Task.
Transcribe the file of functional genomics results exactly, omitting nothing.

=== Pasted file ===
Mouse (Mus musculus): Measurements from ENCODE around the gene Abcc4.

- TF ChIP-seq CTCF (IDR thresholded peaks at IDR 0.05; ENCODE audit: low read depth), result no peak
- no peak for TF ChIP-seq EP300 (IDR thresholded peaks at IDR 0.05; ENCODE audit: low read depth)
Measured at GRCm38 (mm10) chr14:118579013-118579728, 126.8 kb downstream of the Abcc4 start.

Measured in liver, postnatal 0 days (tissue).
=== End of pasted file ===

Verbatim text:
Mouse (Mus musculus): Measurements from ENCODE around the gene Abcc4.

- TF ChIP-seq CTCF (IDR thresholded peaks at IDR 0.05; ENCODE audit: low read depth), result no peak
- no peak for TF ChIP-seq EP300 (IDR thresholded peaks at IDR 0.05; ENCODE audit: low read depth)
Measured at GRCm38 (mm10) chr14:118579013-118579728, 126.8 kb downstream of the Abcc4 start.

Measured in liver, postnatal 0 days (tissue).